Both techniques – statistical inference and spectral analysis – work well for networks with many links between nodes. But in sparse networks where most nodes are related to only a few others – as in the case in many real-world networks – classic spectral techniques fall short.

Statistical inference, in fact, finds groupings as well as any algorithm can – all the way down to a theoretical limit revealed by Moore and collaborators in a 2011 paper. And it can handle networks with millions of nodes in minutes. But spectral techniques are even faster, partly because they rely on simpler linear equations to update their information rather than more complex and difficult-to-crunch nonlinear ones.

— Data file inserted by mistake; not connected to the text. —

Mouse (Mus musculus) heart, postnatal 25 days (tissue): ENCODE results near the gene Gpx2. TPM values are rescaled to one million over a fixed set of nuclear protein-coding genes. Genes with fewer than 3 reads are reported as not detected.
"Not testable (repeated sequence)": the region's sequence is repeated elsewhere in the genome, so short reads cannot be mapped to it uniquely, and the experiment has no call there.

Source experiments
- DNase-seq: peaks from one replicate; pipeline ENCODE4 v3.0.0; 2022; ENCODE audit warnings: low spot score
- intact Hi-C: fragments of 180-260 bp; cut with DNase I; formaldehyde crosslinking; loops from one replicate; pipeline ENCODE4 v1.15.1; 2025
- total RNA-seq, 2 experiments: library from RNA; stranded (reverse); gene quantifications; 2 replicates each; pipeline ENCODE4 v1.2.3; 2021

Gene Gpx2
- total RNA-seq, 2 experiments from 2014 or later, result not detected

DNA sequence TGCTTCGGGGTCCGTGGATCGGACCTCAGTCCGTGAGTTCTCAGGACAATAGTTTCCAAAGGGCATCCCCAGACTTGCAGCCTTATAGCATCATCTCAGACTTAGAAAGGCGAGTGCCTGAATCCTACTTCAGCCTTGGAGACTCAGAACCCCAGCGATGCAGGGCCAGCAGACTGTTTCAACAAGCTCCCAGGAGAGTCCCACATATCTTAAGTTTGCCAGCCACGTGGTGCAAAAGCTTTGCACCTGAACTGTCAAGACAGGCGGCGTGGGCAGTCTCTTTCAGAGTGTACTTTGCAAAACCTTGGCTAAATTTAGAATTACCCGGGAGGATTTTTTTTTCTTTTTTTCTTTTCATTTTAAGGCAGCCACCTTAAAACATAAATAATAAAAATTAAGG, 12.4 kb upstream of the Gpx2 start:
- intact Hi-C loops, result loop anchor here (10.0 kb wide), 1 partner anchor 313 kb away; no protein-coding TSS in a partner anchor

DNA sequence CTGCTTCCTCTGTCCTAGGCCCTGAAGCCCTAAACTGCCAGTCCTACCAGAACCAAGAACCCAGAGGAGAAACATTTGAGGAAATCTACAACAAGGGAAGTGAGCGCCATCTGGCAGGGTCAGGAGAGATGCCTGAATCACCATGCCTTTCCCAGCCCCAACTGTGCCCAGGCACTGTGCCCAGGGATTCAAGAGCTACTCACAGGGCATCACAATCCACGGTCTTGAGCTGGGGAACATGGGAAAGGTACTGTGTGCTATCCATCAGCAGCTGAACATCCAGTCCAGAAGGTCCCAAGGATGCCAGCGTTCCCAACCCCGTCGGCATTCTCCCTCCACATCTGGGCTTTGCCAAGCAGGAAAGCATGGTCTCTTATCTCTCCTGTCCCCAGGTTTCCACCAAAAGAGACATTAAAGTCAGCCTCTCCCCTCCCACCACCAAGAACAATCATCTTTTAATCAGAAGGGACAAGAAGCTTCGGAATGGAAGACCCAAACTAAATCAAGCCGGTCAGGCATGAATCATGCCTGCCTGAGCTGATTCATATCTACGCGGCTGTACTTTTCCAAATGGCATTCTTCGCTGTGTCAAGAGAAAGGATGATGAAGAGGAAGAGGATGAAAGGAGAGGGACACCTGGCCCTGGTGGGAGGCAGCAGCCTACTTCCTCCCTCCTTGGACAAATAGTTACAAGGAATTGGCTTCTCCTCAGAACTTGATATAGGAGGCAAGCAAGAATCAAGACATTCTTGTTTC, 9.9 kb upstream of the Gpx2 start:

Further, statistical methods tend to slow down when a network features a large number of clusters. And statistical techniques can go off on wild tangents in situations where they get an early but erroneous picture of network structure; often, in fact, spectral techniques are used to provide a rough snapshot of a network that statistical methods can refine.

The challenge has been, then, to find a spectral method that is computationally efficient, but that also finds groupings in networks down to the theoretical limit.

In the paper, aptly titled "Spectral Redemption," the researchers try out a spectral method they call the "non-backtracking operator." Put simply, it specifies that during analysis, information flowing from node to node may not immediately return from whence it came.

Think of a pinball machine, with the ball as information and bumpers as nodes. Often the ball gets stuck dinging around inside a group of bumpers.Eventually it frees itself and rolls across the board, only to get trapped temporarily inside another localized group of bumpers.